Places To Visit In Oman
Oman, a nation on the Arabian Peninsula, has terrain encompassing desert, riverbed oases and long coastlines on the Persian (Arabian) Gulf, Arabian Sea and Gulf of Oman. Wahiba Sands is a region of dunes inhabited by Bedouins. The port capital, Muscat, is home to the massive, contemporary Sultan Qaboos Grand Mosque, and the old waterfront Muttrah quarter, with a labyrinthine souk and busy fish market.Popular destinations are Muscat, Salalah, Sur, Khasab, Nizwa & Sohar
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Muscat, Oman’s port capital, sits on the Gulf of Oman surrounded by mountains and desert. With history dating back to antiquity, it mixes high-rises and upscale shopping malls with clifftop landmarks such as the 16th-century Portuguese forts, Al Jalali and Mirani, looming over Muscat Harbor. Its modern, marble-clad Sultan Qaboos Grand Mosque, with 50m dome and prodigious Persian carpet, can accommodate 20,000 people.
Muscat’s old Muttrah quarter is known for its labyrinthine souk and busy fish market, as well as the Corniche waterfront promenade. To the east is the Sultan’s ceremonial residence, colorful Al Alam Palace, built in contemporary Islamic style. Nearby are numerous museums including the Bait Al Zubair, focusing on Omani culture and crafts. The Royal Opera House presents international performances, and Shatti al Qurum is a popular public beach. Just outside Muscat, lagoon reefs at Bandar Jissah and Bandar Khayran are diving destinations, as is Fahal Island, a striking limestone formation.
Salalah is the capital city of southern Oman's Dhofar province. It's known for its banana plantations, Arabian Sea beaches and waters teeming with sea life. The Khareef, an annual monsoon, transforms the desert terrain into a lush, green landscape and creates seasonal waterfalls. The Frankincense Land Museum, part of the Al Balid Archaeological Site, recounts the city’s maritime history and role in the spice trade.
The old city, Al Haffa, features a traditional souk (marketplace) as well as the flat, sandy Al Haffa Beach. Southwest of Salalah, Al Mughsayl Beach is ringed by cliffs and caves, including Marneef Cave, with its spurting blowholes created by water forcing its way through undersea vertical shafts. Coastal and offshore diving spots reveal sea caves, shipwrecks and coral reefs, as well as green turtles, parrotfish, moray eels and numerous whale species. Nearby Al Hallaniyat Island is a base for sport fishing and whale-watching.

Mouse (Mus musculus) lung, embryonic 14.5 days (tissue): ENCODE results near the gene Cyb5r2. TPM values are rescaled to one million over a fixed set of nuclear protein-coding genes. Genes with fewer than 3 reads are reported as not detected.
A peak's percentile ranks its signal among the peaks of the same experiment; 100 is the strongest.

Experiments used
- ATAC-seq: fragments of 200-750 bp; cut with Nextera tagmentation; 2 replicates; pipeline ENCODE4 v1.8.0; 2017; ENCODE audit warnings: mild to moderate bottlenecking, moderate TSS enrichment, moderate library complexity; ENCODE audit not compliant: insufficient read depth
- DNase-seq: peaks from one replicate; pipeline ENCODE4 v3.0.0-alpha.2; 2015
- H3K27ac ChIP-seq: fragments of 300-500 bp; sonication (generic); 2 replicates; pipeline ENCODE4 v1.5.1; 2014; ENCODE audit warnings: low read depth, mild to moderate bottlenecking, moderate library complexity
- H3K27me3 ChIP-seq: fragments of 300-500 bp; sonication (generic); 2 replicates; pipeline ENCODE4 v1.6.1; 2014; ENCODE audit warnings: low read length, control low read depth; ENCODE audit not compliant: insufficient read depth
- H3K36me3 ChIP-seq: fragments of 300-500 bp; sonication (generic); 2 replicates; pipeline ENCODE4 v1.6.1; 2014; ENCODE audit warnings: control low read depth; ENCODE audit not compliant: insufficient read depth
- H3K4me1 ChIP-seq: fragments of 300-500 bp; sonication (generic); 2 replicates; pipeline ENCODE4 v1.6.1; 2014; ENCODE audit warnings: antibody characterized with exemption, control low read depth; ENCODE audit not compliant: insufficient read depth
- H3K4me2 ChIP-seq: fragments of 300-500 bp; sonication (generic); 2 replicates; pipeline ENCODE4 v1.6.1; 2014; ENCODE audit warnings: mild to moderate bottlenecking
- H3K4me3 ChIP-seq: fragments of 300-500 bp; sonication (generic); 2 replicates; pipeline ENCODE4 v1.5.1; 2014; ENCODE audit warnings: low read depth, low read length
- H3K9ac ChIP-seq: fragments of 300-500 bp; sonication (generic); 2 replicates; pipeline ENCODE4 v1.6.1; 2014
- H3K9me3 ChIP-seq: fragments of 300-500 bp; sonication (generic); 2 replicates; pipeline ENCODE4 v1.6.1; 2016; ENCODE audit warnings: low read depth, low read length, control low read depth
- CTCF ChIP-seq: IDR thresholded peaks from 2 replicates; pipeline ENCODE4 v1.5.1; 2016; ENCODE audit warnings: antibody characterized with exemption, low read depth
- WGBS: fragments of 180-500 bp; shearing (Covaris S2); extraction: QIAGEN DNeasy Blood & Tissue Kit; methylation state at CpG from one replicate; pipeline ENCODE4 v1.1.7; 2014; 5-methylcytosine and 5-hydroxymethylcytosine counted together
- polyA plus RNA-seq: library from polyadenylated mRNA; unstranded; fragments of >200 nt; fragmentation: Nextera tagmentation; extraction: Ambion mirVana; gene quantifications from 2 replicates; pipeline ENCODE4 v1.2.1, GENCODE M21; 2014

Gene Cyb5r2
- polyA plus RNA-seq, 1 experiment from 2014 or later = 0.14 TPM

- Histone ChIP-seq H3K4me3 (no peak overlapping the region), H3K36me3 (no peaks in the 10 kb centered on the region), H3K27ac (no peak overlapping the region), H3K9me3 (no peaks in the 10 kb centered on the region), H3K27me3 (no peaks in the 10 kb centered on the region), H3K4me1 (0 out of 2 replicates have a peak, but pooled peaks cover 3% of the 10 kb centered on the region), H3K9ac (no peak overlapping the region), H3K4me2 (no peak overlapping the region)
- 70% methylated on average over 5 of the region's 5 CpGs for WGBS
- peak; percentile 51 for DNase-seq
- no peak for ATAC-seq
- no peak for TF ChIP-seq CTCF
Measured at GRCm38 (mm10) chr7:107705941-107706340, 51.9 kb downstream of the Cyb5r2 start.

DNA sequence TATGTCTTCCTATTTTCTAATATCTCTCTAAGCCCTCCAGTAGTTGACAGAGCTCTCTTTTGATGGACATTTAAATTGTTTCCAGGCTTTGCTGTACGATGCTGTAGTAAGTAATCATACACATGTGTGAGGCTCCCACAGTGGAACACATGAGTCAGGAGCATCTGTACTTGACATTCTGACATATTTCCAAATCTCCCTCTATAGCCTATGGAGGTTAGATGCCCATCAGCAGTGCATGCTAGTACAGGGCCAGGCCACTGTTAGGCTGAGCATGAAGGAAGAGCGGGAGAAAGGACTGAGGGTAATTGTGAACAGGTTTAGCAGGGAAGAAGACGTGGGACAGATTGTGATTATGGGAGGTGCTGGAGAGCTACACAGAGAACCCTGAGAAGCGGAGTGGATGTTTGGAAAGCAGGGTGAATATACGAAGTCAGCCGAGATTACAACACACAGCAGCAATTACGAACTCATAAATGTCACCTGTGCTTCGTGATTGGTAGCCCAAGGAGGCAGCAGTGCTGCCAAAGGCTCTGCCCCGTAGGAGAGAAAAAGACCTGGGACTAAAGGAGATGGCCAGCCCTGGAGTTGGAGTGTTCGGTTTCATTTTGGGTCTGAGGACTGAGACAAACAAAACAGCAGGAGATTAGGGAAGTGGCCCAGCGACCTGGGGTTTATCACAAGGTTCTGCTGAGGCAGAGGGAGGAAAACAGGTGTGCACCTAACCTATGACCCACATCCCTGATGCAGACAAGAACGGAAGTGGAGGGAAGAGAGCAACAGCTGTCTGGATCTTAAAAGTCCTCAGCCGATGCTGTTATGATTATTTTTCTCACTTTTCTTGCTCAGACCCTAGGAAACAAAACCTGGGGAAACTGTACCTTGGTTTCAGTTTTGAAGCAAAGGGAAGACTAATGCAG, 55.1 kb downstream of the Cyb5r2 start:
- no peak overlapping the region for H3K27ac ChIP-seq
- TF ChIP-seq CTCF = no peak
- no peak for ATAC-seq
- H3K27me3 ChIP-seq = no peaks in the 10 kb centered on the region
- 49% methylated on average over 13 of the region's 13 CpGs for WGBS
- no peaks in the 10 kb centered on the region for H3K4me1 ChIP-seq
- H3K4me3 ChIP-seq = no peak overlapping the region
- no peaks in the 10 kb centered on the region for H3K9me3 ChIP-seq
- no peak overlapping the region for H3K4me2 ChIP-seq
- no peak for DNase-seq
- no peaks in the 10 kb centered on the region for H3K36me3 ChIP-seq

Khasab is a city in an exclave of Oman bordering the United Arab Emirates. It is the local capital of the Musandam peninsula and has frequently been dubbed the "Norway of Arabia" because of its extensive fjord-like craggy inlets and desolate mountainscapes.
Sur is a capital city of Ash Sharqiyah Region, northeastern Oman, on the coast of the Gulf of Oman. It is 93 miles southeast of the Omani capital Muscat. Historically the city is known for being an important destination point for sailors. Today the sea still plays an important part of life in Sur
Nizwa is an ancient city in the Ad Dakhiliyah region of northern Oman. It sits on a plain characterized by seasonal rivers and palm plantations. It's known for Nizwa Fort, a castle with a huge cylindrical tower built in the 17th century to defend the city's position on a major trade route. The adjoining marketplace, Nizwa Souk, is lined with handicrafts stalls and silversmiths working in small shops.
West of the city, the hills around the town of Bahla have 2 other forts: Bahla Fort, an immense abode stronghold, and Jabreen Castle, a former palace with Islamic ceiling decorations. To the north, the Al Hajar mountain range encompasses Jebel Akhdar, an area defined by steep valleys, jagged rocks, waterfalls and cultivated terraces. Here, Oman's highest peak, Jebel Shams, overlooks a gorge with craggy cliff faces called Wadi Ghul. At the foot of the mountains, Al Hoota Cave contains many stalagmites and an underground lake with rare species of blind fish
Suhar is the capital and largest city of the Al Batinah North Governorate in the Sultanate of Oman. An ancient capital of the country that once served as an important Islamic port town, Suhar has also been credited as the mythical birthplace of Sinbad the Sailor. According to the 2010 census, Suhar's population was 140,006, making it Oman's fifth most-populated settlement. The development of the Sohar Industrial Port during the 2000s has transformed it into a major Omani industrial hub.